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However, the landscape is evolving and cybercriminals are finding innovative ways, often using Gen AI tools, to undermine remote identity verification and gain access. While Gen AI completely undermines remote video identification processes, it has also been successful with inadequate biometric solutions. The truth is not all facial biometric technologies provide an adequate level of security, resilience, or adaptability to novel threats like digital injection attacks, which are highly scalable and easily replicated.

Unlike presentation attacks, they don’t require the creation of a physical artifact or any physical presentation and can bypass the camera on a device. These kinds of attacks have dramatically increased and the 2023 Biometric Threat Intelligence Report shows us that they now occur five times more frequently than persistent presentation attacks across web browser verifications. Since these attacks are highly scalable the danger of digital injection attacks increases. 

Incorporating a unique real-time biometric into liveness technology that’s passive to the user (meaning no action like moving their head or blinking is required) is essential for organizations to defend against the growing threat of fraud and synthetic media. O******* biometric uses a randomized challenge-response mechanism to ensure that an individual is authenticating in real-time and is not a photo or mask, or a digitally injected attack using a replay of a previous authentication, or synthetic video (such as a deepfake).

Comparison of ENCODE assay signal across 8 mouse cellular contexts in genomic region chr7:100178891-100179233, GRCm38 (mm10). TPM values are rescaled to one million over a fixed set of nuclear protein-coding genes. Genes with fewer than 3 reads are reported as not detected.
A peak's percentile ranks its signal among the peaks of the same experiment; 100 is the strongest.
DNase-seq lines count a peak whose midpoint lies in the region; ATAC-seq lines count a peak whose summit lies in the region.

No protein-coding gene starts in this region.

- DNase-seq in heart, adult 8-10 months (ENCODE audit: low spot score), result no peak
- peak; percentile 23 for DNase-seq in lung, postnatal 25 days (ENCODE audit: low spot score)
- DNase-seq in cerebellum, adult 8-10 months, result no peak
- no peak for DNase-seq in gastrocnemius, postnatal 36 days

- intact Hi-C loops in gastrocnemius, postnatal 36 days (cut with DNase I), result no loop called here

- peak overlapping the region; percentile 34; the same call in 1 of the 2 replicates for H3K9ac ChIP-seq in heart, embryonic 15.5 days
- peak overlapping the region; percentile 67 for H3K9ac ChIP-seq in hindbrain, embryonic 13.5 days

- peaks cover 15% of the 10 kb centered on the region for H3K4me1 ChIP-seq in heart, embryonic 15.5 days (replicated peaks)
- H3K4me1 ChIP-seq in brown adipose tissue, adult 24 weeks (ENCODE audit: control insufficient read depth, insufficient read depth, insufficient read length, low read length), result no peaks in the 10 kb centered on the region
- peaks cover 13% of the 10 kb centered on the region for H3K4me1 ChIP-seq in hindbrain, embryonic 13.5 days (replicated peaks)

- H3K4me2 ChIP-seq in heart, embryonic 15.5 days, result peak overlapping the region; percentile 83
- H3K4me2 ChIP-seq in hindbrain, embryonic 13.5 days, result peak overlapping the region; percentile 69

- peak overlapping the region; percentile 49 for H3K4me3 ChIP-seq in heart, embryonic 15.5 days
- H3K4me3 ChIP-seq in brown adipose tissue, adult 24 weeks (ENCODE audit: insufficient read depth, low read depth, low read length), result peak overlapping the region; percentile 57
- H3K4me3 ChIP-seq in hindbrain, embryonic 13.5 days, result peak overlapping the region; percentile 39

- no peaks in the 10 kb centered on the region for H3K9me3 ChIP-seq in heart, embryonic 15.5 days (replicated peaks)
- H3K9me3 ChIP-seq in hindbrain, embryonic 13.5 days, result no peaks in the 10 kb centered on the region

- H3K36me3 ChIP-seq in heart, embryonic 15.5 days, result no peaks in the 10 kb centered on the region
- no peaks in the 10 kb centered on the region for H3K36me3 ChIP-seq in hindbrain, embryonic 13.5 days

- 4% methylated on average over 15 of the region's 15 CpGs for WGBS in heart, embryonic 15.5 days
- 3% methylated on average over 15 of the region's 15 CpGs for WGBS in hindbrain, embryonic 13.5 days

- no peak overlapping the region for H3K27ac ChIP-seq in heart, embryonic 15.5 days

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Continuous Visibility 

Given the ever-transformative nature of Gen AI and the scalability of digital injection attacks, biometric security must be actively managed 24/7.  The most effective facial biometric solutions are those that are resilient to the ever-evolving threat landscape and utilize threat intelligence to ensure that they can provide the expected level of identity assurance. 

Using a cloud-based solution to monitor activity in real-time enables attack patterns to be detected across multiple geographies, devices, and platforms and ensures that the biometric system is one step ahead of the evolving threat landscape. Having full visibility of threat development is crucial because once attack tools or methodologies successfully breach a system, they are often quickly shared – typically on the dark web or within Crime-as-a-Service (CaaS) networks at which point they can scale very quickly. 

Cloud-based facial biometrics also offers distinct advantages for organizations seeking robust security and authentication measures.

Facial biometric authentication demands minimum effort from individuals, resulting in an improved user experience with seamless interactions. Furthermore, the scalability and adaptability of cloud-based facial biometric systems make them suitable for organizations of varying sizes and industries. 

Ultimately, because threats are constantly evolving, the need to understand the threat landscape and make decisions based on real-world, in-production intelligence is imperative.

By leveraging science-based liveness detection that incorporates a unique real-time biometric and continuous monitoring, organizations can harness the power of facial authentication and be sure that someone is who they claim to be online rather than a fraud or a spoof. Moving forward the integration of cloud-based facial biometrics is certain to be a vital component of authentication systems for organizations as they look to shape a secure and user-friendly future for identity authentication and workforce access control.